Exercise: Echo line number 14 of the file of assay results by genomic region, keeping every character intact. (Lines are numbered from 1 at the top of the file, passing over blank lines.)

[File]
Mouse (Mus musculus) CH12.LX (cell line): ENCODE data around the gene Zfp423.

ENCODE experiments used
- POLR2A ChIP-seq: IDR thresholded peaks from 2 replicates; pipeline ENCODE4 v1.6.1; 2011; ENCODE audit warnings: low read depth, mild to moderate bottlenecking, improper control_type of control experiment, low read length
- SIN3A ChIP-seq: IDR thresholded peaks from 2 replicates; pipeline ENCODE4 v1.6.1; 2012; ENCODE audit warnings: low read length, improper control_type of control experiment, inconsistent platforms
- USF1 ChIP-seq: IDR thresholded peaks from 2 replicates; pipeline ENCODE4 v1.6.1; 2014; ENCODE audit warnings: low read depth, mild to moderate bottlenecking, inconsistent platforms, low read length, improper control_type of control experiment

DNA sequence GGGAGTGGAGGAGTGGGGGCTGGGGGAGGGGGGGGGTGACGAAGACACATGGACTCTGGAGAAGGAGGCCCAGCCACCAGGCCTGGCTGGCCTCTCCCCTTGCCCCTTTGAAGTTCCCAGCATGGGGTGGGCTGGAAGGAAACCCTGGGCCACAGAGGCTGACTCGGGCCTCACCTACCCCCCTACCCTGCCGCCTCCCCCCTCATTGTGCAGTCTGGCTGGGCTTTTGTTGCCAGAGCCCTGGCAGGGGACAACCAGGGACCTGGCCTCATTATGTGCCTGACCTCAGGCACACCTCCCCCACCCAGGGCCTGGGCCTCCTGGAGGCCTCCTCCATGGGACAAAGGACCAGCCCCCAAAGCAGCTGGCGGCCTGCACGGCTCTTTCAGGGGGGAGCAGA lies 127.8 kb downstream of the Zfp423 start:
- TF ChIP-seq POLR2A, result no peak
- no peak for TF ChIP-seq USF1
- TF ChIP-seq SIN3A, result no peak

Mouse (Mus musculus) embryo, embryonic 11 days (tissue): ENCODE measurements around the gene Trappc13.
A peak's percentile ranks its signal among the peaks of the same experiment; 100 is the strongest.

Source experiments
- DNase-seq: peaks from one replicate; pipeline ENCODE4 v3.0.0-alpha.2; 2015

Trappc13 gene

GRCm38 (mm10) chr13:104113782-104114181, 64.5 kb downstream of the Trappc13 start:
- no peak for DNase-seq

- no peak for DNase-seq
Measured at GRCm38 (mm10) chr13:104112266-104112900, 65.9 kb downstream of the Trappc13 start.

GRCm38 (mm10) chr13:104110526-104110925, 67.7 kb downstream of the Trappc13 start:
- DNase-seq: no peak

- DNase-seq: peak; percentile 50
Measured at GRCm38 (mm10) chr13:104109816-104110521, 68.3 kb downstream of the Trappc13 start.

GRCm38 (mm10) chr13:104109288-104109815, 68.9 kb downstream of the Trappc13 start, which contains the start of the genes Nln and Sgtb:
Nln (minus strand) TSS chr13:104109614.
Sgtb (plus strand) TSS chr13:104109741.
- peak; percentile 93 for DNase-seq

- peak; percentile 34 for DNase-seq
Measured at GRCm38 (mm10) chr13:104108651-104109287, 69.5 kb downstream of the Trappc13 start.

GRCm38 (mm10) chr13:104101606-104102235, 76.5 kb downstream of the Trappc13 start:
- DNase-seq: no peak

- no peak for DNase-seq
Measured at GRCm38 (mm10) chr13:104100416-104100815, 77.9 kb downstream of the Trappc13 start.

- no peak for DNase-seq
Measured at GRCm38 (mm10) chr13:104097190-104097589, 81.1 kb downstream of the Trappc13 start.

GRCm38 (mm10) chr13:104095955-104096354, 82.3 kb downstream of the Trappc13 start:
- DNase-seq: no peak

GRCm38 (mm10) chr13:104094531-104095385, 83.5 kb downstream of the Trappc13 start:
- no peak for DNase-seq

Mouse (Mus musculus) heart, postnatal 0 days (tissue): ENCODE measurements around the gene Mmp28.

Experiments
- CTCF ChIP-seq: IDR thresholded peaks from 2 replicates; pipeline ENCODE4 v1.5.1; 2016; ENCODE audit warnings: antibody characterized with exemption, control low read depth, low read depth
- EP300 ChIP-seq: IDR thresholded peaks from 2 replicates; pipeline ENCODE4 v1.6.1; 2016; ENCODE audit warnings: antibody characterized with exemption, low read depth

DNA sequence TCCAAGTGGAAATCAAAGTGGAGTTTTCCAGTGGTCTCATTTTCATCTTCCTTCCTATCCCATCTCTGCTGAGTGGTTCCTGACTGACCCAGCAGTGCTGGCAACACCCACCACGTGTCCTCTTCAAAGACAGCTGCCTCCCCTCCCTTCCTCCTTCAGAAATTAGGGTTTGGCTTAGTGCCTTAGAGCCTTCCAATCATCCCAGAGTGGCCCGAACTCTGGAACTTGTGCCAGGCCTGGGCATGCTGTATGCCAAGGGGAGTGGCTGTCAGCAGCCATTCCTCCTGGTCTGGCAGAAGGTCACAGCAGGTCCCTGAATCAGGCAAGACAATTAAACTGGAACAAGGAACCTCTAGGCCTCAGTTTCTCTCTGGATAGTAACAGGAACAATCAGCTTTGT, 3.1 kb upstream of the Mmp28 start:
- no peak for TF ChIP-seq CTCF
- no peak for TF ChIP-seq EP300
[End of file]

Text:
Trappc13 gene